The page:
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Title: Attachment-related fear and psychotherapy : developing Heard and Lake's theory of Attachment Based Exploratory Interest Sharing
Author: Winter, Patrick Arnold
ISNI:       0000 0004 5358 2761
Awarding Body: University of York
Current Institution: University of York
Date of Award: 2014
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This qualitative study uses Stile’s theory building method to explore the nature and influence of attachment-related fear within a therapeutic setting. Its starting point is the Theory of Attachment Based Exploratory Interest Sharing; an attachment focused approach to adult psychotherapy developed by Heard, Lake and McCluskey (2009/2012). To critique this approach, the study draws on literature linking attachment theory, complex systems, psychotherapy and shame. Eight case studies were drawn from analysis of transcripts taken from seventeen sessions (fifty hours) of two experiential groups. These groups were the principal focus of two training courses attended by professional caregivers (mostly counsellors and psychotherapists) who met at monthly intervals with a facilitator using McCluskey’s approach to group facilitation. Their aim had been to explore their own attachment experiences and apply their learning to personal and professional development. The method of group facilitation places Heard and Lake’s (1997; Heard et al., 2009/2012) model of attachment at its core; creating an analogue of the therapeutic encounter in dyadic exchanges between facilitator and each group member. The study aims to develop Heard and Lake’s theory so that it reflects findings about the link between attachment-related fear and other critical factors (principally shame, defensive exclusion and attachment styles). Findings: Attunement is a complex two-way process in which the client sometimes adapts to regulate the facilitator; theory can also serve to regulate the group facilitator, obscuring occasions when the ‘client’ is adapting to the needs of the ‘therapist’; attachment-related fear is frequently linked to shame, therefore, regulating fear requires a way to recognise and regulate shame. The study recommends changing the model of facilitation so that attunement within the groups is not dependent on one individual. Although the study begins with Heard and Lake’s theory, its findings are relevant to other therapeutic approaches and helping professions.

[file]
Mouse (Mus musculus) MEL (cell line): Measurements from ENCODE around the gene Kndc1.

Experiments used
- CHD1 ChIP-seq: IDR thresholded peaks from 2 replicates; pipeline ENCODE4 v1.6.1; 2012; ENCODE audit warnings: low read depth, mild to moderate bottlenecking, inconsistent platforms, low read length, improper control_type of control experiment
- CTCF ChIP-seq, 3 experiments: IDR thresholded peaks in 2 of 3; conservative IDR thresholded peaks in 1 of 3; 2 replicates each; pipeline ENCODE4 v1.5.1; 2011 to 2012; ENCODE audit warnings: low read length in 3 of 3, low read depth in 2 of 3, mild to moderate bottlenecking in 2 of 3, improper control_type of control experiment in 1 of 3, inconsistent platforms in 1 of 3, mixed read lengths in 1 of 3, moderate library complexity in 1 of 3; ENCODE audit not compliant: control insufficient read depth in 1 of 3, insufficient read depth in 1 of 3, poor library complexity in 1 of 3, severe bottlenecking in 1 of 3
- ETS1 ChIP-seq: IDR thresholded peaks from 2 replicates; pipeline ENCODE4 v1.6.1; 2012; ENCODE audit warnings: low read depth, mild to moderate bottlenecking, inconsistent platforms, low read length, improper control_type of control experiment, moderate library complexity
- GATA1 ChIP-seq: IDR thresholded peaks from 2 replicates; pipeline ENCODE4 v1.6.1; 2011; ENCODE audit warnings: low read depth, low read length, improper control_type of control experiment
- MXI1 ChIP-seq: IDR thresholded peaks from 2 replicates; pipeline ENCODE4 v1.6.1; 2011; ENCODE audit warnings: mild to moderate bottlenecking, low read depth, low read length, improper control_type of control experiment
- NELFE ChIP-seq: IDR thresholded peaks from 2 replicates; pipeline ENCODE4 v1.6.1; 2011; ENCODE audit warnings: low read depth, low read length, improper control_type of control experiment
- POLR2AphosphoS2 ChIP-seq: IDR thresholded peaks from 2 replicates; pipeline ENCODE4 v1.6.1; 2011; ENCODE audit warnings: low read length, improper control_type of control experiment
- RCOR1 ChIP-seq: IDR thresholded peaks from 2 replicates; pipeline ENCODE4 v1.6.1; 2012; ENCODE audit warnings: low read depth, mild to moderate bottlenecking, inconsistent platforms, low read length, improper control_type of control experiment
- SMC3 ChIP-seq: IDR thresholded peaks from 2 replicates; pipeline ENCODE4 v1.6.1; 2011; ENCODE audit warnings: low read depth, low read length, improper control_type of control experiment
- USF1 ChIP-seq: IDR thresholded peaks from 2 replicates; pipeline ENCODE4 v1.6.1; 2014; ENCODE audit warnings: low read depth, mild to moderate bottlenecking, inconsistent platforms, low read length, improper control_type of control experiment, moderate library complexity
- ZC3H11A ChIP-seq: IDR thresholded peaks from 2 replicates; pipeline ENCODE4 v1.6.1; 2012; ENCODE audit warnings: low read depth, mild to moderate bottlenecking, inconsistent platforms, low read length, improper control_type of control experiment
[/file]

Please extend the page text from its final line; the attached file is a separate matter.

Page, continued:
Supervisor: McCluskey, Una ; Shaw, Ian Sponsor: Not available
Qualification Name: Thesis (Ph.D.) Qualification Level: Doctoral
EThOS ID:  DOI: Not available